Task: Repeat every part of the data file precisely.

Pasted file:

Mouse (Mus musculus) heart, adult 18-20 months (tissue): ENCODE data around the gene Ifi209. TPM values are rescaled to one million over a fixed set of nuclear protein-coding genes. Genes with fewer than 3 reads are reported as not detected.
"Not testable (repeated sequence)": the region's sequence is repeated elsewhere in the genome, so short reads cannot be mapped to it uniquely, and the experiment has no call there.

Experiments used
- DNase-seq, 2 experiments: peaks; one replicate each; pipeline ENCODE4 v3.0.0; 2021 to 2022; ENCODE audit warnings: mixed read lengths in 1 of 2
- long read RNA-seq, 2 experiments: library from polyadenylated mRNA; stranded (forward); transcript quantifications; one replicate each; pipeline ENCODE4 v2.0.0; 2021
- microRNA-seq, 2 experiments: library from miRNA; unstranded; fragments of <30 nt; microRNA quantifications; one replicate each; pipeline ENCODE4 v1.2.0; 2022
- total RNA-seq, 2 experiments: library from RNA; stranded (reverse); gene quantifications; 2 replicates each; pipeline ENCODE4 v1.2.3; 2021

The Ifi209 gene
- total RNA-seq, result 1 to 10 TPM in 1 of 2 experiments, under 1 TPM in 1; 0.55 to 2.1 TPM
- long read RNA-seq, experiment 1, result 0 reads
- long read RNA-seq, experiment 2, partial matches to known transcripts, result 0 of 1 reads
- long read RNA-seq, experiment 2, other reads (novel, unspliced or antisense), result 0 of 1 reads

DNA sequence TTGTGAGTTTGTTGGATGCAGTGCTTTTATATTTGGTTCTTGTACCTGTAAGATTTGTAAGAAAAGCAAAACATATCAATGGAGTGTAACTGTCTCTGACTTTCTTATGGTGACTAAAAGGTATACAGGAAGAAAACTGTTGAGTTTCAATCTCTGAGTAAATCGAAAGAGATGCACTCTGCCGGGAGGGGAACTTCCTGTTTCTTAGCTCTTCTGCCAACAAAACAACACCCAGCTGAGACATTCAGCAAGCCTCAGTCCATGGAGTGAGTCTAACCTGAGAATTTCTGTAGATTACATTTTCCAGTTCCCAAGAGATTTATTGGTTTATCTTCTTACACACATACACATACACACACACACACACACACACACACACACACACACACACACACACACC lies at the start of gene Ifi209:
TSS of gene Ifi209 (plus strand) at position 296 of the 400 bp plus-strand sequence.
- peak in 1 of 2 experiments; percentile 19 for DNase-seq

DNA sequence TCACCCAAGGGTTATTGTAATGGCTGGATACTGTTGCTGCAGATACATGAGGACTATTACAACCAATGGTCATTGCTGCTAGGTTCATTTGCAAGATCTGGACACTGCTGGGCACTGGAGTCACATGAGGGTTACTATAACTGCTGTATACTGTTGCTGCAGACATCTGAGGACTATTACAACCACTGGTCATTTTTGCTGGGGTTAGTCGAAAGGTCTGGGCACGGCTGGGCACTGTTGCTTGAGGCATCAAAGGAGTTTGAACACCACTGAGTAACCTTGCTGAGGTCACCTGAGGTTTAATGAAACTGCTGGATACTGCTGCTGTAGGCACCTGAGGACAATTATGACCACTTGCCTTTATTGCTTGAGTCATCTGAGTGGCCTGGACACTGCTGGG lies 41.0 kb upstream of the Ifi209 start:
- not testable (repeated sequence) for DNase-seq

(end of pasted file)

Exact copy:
Mouse (Mus musculus) heart, adult 18-20 months (tissue): ENCODE data around the gene Ifi209. TPM values are rescaled to one million over a fixed set of nuclear protein-coding genes. Genes with fewer than 3 reads are reported as not detected.
"Not testable (repeated sequence)": the region's sequence is repeated elsewhere in the genome, so short reads cannot be mapped to it uniquely, and the experiment has no call there.

Experiments used
- DNase-seq, 2 experiments: peaks; one replicate each; pipeline ENCODE4 v3.0.0; 2021 to 2022; ENCODE audit warnings: mixed read lengths in 1 of 2
- long read RNA-seq, 2 experiments: library from polyadenylated mRNA; stranded (forward); transcript quantifications; one replicate each; pipeline ENCODE4 v2.0.0; 2021
- microRNA-seq, 2 experiments: library from miRNA; unstranded; fragments of <30 nt; microRNA quantifications; one replicate each; pipeline ENCODE4 v1.2.0; 2022
- total RNA-seq, 2 experiments: library from RNA; stranded (reverse); gene quantifications; 2 replicates each; pipeline ENCODE4 v1.2.3; 2021

The Ifi209 gene
- total RNA-seq, result 1 to 10 TPM in 1 of 2 experiments, under 1 TPM in 1; 0.55 to 2.1 TPM
- long read RNA-seq, experiment 1, result 0 reads
- long read RNA-seq, experiment 2, partial matches to known transcripts, result 0 of 1 reads
- long read RNA-seq, experiment 2, other reads (novel, unspliced or antisense), result 0 of 1 reads

DNA sequence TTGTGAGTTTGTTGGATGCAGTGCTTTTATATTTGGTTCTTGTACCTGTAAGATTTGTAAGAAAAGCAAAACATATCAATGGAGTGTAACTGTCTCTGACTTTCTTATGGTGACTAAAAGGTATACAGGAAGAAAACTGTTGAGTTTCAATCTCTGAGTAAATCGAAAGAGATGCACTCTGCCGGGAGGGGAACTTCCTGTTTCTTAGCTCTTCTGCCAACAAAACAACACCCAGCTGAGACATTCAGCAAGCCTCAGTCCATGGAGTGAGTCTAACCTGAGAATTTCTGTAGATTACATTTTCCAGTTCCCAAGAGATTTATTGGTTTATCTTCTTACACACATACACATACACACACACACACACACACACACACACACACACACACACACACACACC lies at the start of gene Ifi209:
TSS of gene Ifi209 (plus strand) at position 296 of the 400 bp plus-strand sequence.
- peak in 1 of 2 experiments; percentile 19 for DNase-seq

DNA sequence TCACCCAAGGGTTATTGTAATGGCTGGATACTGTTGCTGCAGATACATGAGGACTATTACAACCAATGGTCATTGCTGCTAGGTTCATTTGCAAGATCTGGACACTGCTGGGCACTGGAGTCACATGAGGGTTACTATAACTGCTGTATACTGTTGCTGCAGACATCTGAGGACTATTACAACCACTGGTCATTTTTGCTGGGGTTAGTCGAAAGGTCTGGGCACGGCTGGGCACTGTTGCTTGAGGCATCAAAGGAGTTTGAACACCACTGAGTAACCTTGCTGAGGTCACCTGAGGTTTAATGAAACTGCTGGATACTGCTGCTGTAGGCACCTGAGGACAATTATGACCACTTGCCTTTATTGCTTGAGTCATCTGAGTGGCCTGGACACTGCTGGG lies 41.0 kb upstream of the Ifi209 start:
- not testable (repeated sequence) for DNase-seq